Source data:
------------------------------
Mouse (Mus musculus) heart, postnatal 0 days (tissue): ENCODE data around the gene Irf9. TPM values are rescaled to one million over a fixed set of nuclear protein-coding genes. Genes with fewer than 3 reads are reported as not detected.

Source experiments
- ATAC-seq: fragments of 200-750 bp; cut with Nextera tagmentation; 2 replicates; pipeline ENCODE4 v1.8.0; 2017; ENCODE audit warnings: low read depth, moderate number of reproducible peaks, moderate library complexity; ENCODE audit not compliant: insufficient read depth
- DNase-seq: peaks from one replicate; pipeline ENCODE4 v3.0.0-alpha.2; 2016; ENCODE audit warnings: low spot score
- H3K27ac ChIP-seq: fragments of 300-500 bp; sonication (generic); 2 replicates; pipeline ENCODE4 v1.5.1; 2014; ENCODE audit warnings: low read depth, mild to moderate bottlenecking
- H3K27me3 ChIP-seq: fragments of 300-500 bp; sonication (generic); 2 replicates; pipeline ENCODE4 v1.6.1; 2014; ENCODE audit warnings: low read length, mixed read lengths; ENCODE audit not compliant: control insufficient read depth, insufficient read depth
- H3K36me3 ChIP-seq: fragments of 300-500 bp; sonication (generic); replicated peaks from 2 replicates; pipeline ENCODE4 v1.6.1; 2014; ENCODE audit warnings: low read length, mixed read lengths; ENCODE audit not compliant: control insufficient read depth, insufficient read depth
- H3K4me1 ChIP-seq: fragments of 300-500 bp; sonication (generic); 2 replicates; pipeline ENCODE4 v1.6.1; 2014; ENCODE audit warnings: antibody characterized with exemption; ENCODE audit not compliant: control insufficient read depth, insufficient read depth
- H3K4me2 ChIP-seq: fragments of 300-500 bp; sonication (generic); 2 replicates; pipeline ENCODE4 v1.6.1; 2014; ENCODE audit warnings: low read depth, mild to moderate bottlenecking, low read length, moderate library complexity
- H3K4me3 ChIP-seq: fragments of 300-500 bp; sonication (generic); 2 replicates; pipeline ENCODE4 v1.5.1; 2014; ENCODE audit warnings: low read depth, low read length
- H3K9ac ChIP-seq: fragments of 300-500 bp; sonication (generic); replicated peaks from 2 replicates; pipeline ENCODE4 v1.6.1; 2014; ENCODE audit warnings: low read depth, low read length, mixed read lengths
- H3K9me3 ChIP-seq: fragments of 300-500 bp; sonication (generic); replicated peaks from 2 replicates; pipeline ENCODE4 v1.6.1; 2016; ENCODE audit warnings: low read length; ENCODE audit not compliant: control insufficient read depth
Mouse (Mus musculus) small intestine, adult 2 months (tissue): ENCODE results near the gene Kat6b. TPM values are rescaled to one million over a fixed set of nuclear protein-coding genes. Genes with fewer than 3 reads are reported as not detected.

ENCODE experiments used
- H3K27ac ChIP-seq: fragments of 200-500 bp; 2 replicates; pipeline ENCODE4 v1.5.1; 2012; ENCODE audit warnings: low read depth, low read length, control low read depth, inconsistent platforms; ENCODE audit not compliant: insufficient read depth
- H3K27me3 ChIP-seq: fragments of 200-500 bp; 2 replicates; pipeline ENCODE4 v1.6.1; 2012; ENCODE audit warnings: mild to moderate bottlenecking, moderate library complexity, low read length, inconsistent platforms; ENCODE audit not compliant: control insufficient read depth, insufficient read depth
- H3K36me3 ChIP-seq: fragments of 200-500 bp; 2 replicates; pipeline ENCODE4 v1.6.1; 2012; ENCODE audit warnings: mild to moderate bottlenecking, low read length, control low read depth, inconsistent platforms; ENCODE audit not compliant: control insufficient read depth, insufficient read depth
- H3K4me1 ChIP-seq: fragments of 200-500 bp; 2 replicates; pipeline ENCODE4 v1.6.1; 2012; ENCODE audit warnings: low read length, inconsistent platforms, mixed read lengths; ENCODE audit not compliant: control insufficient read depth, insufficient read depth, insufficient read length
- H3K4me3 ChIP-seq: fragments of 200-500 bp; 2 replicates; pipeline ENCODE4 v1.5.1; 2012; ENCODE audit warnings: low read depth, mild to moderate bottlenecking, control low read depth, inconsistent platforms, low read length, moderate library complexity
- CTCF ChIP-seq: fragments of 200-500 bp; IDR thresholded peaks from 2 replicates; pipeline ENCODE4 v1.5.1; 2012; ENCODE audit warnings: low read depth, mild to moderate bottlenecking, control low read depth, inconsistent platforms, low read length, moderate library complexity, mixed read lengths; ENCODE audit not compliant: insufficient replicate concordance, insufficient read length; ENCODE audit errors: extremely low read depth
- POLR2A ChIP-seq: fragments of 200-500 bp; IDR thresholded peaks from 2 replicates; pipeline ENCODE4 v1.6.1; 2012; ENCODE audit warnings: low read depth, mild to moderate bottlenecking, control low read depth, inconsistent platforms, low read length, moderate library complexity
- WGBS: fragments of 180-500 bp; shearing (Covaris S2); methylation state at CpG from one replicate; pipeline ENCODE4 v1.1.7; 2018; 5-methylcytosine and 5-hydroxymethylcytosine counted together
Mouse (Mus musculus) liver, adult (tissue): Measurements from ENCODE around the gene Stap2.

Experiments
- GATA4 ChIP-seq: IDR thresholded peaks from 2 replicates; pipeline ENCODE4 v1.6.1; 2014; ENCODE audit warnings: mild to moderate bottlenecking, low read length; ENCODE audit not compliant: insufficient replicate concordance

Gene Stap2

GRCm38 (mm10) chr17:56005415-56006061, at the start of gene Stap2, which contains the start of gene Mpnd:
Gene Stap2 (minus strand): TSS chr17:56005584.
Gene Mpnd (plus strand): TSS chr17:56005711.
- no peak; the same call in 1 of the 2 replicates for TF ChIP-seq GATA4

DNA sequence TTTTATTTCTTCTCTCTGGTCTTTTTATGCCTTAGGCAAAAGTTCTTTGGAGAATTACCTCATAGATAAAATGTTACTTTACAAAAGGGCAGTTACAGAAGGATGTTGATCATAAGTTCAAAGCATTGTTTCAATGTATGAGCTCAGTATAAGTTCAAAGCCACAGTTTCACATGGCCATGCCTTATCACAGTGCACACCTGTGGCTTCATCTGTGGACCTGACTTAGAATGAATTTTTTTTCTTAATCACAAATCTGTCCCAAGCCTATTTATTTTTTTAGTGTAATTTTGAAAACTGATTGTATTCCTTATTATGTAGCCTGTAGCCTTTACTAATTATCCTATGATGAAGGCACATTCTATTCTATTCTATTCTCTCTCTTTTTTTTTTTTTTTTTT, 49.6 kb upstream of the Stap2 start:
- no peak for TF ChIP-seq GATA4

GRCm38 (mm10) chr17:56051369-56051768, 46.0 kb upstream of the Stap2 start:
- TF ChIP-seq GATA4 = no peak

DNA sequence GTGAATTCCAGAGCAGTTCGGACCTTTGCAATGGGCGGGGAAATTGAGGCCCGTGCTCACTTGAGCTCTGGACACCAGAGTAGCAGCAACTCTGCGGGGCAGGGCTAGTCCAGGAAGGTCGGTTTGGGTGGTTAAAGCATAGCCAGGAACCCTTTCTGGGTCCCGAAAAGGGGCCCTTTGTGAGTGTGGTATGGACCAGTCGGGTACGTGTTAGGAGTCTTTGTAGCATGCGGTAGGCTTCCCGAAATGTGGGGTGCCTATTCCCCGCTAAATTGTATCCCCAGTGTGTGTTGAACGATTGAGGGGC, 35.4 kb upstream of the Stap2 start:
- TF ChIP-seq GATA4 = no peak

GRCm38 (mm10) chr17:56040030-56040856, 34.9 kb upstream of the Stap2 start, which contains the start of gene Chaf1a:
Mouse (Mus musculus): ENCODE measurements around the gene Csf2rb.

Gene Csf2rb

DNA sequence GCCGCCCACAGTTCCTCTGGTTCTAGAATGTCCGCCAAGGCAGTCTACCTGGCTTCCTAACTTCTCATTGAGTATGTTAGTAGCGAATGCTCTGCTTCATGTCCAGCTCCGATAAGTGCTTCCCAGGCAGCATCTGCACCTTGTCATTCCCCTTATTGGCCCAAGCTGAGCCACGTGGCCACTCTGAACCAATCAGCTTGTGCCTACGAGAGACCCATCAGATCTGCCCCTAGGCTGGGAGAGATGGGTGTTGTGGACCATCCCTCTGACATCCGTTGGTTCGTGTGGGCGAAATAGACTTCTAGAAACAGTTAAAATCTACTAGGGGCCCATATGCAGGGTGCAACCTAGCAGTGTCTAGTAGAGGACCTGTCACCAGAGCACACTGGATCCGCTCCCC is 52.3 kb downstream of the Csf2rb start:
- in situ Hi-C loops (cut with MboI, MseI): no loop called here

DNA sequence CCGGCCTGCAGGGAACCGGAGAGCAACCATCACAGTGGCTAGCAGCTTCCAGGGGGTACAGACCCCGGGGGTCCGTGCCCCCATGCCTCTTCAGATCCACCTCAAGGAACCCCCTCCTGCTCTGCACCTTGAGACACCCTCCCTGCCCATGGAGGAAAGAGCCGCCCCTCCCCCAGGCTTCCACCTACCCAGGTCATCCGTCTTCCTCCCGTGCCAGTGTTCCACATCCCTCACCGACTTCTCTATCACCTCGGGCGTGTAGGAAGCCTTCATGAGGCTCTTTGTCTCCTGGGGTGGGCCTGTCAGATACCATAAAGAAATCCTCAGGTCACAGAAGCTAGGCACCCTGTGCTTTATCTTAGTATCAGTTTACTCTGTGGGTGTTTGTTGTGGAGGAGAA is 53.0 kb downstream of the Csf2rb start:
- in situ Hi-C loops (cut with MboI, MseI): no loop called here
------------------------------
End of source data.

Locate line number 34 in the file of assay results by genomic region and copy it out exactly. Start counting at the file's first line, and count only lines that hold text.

- TF ChIP-seq GATA4 = no peak